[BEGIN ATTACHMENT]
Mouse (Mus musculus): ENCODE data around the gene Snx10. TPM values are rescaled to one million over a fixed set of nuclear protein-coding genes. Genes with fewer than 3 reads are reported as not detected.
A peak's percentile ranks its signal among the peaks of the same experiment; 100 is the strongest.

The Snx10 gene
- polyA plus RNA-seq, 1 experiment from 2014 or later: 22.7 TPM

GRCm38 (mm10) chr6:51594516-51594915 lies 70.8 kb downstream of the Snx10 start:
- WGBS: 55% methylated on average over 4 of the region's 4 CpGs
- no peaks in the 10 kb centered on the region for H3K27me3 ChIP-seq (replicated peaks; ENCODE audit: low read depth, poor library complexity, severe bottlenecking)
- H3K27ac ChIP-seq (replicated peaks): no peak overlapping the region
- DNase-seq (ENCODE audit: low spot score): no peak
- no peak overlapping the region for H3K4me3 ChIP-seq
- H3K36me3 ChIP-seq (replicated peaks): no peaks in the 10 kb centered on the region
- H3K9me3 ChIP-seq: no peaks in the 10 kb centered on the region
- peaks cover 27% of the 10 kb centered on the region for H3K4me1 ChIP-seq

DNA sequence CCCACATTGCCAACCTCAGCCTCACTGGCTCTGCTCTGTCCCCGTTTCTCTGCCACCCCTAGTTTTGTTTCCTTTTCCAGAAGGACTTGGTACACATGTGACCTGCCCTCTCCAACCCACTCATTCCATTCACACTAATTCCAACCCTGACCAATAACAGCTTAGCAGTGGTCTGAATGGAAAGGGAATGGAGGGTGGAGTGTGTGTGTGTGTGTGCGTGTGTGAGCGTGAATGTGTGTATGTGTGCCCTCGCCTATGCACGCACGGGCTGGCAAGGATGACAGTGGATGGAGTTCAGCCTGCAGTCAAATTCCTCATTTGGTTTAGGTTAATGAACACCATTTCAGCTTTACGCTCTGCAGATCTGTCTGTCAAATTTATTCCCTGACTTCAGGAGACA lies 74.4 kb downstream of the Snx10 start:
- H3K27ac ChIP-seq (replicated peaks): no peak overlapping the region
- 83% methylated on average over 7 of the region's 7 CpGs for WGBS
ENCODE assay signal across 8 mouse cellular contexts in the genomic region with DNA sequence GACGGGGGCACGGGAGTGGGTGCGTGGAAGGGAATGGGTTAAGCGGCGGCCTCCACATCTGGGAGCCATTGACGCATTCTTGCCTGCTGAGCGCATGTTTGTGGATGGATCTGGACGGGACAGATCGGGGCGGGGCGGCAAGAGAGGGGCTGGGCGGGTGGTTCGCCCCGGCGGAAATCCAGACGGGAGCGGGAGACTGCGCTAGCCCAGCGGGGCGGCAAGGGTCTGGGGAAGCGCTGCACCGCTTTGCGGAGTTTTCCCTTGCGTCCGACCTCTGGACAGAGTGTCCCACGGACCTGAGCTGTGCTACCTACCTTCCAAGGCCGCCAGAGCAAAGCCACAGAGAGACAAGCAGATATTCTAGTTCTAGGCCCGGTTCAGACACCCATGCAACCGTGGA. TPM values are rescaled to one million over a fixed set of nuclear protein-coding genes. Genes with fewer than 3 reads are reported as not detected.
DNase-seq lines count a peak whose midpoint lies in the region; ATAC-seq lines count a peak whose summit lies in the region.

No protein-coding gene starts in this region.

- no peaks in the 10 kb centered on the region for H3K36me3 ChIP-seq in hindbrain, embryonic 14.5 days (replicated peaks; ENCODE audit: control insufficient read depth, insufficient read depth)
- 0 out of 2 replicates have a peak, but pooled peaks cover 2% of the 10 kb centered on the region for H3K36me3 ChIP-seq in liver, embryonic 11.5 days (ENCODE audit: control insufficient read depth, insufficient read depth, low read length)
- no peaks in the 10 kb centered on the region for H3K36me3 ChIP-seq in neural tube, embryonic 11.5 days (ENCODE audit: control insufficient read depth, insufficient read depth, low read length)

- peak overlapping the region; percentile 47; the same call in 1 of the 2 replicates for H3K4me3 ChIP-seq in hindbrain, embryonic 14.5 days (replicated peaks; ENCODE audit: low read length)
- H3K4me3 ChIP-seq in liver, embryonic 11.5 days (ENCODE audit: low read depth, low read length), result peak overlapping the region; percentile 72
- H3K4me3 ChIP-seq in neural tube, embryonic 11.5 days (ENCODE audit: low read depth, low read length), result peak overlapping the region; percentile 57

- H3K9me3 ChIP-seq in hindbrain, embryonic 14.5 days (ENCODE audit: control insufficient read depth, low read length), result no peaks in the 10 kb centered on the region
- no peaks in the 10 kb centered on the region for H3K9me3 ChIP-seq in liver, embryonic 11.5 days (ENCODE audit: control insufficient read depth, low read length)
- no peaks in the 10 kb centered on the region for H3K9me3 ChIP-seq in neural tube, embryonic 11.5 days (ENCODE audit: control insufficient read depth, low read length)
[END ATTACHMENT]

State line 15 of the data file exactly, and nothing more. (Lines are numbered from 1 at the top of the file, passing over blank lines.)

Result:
- H3K27ac ChIP-seq (replicated peaks): no peak overlapping the region